First of all, Happy Holidays.
There’s an interesting trend in media consumption that has come about with the advent of Netflix – binge watching. The term brings to mind colorful imagery of drug addiction, and some might argue that, to a certain extent, it’s sort of fitting. It’s firmly rooted in the culture now. Netflix bingeing. Watch an episode of a series, and if it’s crafted well, you’re ready to go on to the next one. The next thing you know, half a day is gone.
Or sometimes more:
When Netflix rolled out House of Cards in an innovative new approach where they dumped the whole season at once for streaming, their internal data indicated that at least some small number of viewers completed the season 13 hours after they started. Meaning they watched the whole thing in one continuous session.
When Breaking Bad finished last summer, Netflix and torrent sites saw huge traffic as people rushed to catch up so that they could share in the social experience. It was actually kind of interesting, sociologically, almost a return to what TV was like in simpler days when I was growing up in the 1980s.
Even my sexagenarian parents are getting into it. A few weeks ago, my folks got a new smart TV and decided to take out a Netflix trial. I suggested Mad Men as an interesting series to check out, since they came of age at about the time the series takes place. A couple of weeks ago I get a Skype message telling me they checked the first episode and liked it. Recently, I came home for a holiday visit, and this evening, they finished the fourth season.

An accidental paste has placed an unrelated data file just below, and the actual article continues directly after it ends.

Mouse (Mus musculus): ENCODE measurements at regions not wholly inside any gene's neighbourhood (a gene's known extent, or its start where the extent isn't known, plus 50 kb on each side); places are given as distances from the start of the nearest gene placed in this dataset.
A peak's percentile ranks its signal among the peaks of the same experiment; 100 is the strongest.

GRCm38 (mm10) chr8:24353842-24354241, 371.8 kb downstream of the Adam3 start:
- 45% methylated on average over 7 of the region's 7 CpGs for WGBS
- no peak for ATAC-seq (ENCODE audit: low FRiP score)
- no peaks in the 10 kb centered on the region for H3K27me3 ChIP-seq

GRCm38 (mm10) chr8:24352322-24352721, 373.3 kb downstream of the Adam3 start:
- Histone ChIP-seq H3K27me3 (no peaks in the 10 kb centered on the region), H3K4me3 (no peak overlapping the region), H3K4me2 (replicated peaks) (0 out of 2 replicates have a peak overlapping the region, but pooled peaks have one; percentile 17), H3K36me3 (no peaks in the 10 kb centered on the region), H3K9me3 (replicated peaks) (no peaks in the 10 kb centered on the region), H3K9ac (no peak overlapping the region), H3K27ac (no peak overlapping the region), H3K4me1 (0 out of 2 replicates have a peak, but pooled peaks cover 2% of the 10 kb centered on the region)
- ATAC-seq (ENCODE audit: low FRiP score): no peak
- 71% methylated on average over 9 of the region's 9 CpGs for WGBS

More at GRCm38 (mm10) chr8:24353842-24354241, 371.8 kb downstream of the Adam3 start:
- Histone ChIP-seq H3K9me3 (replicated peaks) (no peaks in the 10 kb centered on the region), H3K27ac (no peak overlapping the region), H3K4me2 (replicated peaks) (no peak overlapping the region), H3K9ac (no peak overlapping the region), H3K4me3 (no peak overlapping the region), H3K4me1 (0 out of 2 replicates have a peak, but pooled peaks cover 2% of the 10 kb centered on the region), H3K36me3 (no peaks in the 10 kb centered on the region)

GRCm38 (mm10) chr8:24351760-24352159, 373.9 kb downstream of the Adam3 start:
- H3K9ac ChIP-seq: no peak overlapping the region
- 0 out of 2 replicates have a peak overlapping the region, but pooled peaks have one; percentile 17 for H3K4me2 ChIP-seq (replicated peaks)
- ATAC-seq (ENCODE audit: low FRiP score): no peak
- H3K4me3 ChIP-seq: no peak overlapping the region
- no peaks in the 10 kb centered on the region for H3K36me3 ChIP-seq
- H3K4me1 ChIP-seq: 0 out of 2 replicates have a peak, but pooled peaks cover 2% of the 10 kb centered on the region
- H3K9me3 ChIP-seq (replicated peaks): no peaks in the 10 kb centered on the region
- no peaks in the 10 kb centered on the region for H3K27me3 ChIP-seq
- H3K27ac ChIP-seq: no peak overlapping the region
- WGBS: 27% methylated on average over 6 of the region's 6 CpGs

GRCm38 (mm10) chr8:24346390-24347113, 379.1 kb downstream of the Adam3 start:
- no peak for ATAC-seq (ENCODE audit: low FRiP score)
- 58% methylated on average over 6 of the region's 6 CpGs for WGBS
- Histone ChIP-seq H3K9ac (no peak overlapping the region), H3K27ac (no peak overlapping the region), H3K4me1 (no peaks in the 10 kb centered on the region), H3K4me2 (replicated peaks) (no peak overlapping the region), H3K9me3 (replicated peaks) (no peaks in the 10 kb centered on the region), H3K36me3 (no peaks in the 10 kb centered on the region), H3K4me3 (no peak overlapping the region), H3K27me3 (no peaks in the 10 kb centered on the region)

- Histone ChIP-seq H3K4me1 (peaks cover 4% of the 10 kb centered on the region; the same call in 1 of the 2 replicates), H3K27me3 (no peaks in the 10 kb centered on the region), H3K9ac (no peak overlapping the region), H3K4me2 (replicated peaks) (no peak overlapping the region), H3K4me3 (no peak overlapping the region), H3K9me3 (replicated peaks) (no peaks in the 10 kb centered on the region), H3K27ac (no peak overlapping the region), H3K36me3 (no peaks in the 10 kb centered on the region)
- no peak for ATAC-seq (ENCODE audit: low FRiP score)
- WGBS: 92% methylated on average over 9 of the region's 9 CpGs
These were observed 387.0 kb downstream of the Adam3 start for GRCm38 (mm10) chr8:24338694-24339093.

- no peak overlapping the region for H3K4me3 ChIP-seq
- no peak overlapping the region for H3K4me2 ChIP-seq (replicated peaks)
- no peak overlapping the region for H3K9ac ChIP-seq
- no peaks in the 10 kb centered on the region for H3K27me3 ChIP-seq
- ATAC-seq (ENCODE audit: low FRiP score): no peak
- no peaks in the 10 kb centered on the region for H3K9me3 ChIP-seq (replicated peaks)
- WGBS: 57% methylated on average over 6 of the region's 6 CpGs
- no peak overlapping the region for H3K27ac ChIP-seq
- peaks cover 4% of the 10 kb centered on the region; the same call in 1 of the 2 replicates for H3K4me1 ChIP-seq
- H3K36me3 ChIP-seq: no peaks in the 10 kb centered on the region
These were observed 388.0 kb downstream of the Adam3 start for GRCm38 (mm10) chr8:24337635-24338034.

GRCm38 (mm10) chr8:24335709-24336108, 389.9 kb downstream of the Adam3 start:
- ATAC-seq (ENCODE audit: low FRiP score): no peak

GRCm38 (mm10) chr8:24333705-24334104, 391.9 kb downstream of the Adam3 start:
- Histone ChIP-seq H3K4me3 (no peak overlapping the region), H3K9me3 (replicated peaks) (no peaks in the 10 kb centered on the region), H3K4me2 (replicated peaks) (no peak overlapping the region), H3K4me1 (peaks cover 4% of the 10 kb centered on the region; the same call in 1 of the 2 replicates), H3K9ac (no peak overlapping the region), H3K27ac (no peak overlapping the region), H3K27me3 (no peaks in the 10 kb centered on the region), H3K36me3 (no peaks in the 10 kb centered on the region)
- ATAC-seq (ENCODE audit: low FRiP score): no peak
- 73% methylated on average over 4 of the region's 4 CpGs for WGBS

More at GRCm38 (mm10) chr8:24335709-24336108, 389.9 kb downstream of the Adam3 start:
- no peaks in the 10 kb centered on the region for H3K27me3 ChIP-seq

What is it that makes us do this? What is the secret recipe?
And it works in other media too.
I was sitting with my daughter recently while she was reading to me. It was a longish book, it was getting late after a long day of holiday play, and reading in English (she is in French immersion) is still a work in progress, so she wasn’t going to finish the book that day.
She initially flipped forward a bit, and said, “I’ll read until here.” When she got there, though, she was still engrossed in the story, and said, “two more pages.” And then again, and again, a few more times, before the heavy eyelids made continuing too difficult.
I was reflecting about this, when a thought came to me. What if we could craft learning/training materials like that?
Each bite doesn’t have to be be big. In fact, shorter is good. It makes each piece less of an psychological investment. Easy to dive in for one more. But make it engaging, with each piece ending on an intriguing note, leaving you wanting more, like some weekly serial picture from the 1950s, but with that next episode not one week away, but right there in a link. It becomes easy to click “next,” and rationalize, “just one more episode.” “Just one more hit.”
We should look more carefully into how these programs we love to binge are constructed; what makes us just keep going.
And then try to apply that to instructional design.
Food for thought.
If anyone has any related food for thought, another dish to contribute to the potluck, feel free to share in the comments below. As a wise man once said, knowledge is the one thing that when we give it away, we gain it.